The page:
My inSPIRE profile Brian.A.Clark.1 and ORCID 0000-0003-4089-2245

Graduate: Ultra-High Energy Neutrinos

A schematic of an ARA station.

A schematic of an ARA station.

Broadly, I work on hardware, simulation, and analysis for the Askaryan Radio Array (ARA). ARA is a teraton in-situ ultra-high energy neutrino detector that is buried 200 meters deep into the radio-clear ice near the South Pole in Antarctica. The detector seeks to see the most energetic particles in the universe, neutrinos carrying energy between 10e17 and 10e20 electron volts–a masslesss particle with the effective energy of a thrown baseball!

In hardware, I work with Patrick Allison to lead the mechanical and electrical integration of the ARA Station Data Acquisition (DAQ) electronics, which were deployed in the 2017-2018 pole season. I journeyed to the South Pole in January 2018 for four weeks to lead the commissioning and calibration of these new detectors. See some photos here! I am particularly involved in the debugging, building, and characterization of the signal conditioning modules, but am also heavily involved in the power distribution system. The firmware that controls much of our electronics can be found at our GitHub.

In simulation, I work extensively with Dr. Carl Pfendner and Kaeli Hughes on the development of the AraSimQC software package which is the quality and control software for AraSim. AraSim is the Monte-Carlo package that simulates the interaction of the neutrino’s at pole, including their primary and secondary interactions, depth dependent attenuation and indices of refraction in ice, and final modeling of the radio signal’s arrival at a detector. AraSimQC focuses on simplifying the comparison of standard simulation output, allowing the collaboration to examine how revisions to simulation code affect the physics outcomes.

In analysis, I am mainly involved in ongoing work to understand our detector’s response to “target of opportunity” physics, such as solar flares. This largely involved designing new time and frequency domain analysis techniques, as well as assessing the system’s pointing capability.

I started work with Prof. Connolly in the fall of 2014. In the Spring 2016 I was awarded a National Science Foundation Graduate Research Fellowship to continue working with the ARA collaboration to develop hardware, simulation, and analysis techniques to discover ultra-high energy neutrinos.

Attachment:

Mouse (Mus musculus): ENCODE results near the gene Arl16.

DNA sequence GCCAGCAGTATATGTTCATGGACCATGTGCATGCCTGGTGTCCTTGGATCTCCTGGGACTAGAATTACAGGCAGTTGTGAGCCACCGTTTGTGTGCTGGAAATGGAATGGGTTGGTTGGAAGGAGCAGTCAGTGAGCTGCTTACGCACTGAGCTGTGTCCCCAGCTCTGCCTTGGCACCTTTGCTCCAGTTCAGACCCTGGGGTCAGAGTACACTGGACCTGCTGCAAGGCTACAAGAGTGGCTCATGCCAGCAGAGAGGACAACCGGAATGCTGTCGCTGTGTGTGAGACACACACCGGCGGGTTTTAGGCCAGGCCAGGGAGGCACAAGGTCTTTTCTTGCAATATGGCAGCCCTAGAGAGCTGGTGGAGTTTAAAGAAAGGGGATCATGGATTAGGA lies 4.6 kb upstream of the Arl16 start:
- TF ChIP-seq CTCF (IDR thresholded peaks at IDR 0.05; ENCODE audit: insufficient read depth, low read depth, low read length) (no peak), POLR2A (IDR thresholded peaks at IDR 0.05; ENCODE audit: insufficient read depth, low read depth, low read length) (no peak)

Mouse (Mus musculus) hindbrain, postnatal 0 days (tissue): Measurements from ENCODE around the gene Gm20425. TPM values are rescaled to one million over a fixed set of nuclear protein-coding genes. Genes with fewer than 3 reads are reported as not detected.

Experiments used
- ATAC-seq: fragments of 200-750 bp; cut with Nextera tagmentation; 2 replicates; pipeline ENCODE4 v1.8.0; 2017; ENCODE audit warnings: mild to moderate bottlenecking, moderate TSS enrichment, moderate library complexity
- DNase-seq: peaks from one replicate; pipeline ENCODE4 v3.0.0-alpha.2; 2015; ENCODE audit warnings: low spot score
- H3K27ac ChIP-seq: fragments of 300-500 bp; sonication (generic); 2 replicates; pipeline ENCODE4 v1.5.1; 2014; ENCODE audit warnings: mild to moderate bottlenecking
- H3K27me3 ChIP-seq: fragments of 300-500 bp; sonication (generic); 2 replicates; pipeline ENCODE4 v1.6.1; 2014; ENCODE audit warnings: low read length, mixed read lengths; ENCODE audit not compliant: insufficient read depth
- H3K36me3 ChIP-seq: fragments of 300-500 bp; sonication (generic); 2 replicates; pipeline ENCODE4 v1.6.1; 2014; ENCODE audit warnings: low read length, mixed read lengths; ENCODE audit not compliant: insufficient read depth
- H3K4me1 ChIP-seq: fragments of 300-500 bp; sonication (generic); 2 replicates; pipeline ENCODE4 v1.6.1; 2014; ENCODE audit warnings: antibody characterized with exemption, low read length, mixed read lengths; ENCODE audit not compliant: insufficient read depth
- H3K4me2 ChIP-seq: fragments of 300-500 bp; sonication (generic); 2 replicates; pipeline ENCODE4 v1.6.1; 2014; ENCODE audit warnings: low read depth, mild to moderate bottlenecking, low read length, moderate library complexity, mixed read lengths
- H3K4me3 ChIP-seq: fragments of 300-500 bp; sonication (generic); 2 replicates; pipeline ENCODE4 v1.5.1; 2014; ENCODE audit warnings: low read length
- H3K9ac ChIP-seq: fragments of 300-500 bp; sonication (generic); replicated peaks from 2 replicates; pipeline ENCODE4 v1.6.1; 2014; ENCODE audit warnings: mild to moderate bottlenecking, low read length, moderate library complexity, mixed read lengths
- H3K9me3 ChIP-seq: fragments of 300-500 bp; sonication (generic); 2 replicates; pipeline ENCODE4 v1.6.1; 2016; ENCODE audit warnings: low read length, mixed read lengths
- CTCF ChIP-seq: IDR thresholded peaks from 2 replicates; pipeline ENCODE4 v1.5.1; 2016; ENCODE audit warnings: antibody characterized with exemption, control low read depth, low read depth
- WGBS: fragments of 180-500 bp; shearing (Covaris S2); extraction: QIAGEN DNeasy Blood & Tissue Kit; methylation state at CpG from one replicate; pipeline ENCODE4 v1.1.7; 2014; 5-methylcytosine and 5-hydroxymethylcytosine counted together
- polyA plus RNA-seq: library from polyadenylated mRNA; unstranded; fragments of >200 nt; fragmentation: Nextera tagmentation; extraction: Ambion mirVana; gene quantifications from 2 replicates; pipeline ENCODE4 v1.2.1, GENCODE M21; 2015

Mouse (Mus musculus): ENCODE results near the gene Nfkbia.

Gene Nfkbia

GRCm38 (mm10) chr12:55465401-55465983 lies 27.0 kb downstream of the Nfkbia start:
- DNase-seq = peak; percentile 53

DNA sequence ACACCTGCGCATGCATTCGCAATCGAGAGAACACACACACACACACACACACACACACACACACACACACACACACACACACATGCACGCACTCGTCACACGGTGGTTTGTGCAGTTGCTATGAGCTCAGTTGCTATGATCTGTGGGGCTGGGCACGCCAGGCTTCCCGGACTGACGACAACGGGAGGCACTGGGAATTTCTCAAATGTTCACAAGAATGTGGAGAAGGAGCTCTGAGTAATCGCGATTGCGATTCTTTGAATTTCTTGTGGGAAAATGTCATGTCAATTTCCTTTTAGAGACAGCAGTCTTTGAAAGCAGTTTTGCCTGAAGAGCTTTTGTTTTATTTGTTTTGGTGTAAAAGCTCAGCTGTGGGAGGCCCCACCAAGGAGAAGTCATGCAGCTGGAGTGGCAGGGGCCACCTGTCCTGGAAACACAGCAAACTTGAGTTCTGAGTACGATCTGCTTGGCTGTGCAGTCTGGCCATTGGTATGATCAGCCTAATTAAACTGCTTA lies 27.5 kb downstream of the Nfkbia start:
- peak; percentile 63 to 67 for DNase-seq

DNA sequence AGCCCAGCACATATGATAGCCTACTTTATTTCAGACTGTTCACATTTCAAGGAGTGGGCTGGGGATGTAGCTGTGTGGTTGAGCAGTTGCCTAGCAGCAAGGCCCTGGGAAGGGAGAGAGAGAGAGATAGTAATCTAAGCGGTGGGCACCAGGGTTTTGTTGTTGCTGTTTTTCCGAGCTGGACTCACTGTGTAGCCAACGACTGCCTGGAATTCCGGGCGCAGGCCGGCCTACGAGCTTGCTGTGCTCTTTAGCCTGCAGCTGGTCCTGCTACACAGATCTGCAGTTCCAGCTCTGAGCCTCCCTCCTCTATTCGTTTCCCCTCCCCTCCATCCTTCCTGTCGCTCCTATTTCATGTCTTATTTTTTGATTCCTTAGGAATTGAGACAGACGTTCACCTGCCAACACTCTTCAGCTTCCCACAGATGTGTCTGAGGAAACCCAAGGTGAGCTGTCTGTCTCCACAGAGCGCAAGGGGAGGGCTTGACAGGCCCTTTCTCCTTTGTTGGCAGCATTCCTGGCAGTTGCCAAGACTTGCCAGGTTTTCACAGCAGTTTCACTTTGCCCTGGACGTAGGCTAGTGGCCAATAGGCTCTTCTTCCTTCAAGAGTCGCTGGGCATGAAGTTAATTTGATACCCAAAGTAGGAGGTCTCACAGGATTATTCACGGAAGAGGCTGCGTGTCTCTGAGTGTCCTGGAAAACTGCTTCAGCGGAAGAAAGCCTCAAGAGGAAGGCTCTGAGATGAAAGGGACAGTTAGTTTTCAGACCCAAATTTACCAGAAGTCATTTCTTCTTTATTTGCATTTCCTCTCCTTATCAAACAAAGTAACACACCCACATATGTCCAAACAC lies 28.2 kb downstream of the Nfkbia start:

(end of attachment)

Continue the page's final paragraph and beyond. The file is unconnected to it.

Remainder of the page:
Undergraduate: X-Ray Polarimetry and Stokes Parameters

I spent the majority of my undergraduate research working with Dr. Henric Krawczynski and the X-Calibur collaboration at Washington University in St. Louis on the development and testing of the x-ray polarimeter X-Calibur.

My project and honors thesis focused on analysis; I simulated and modeled the received polarization signals and their a posteriori distributions via Bayesian analysis. With Dr. Fabian Kislat, I conducted a first principles Monte Carlo simulation of the reception, analysis, and reconstruction of a polarization signal to better understand how to place confidence intervals on received signals. As the analysis of these signals demands extracting estimates from a measured distribution given a priori knowledge, our methods employed Bayesian inversion to set confidence intervals.

Our technique was the first to apply Stoke parameters to polarization reconstruction in the x-ray band (though they aS3D.mu5.tr5000.it10000re widely used in radio astronomy). To read more about our work with Stokes Paramters please see my honors thesis, or the paper in the Journal of Astroparticle physics.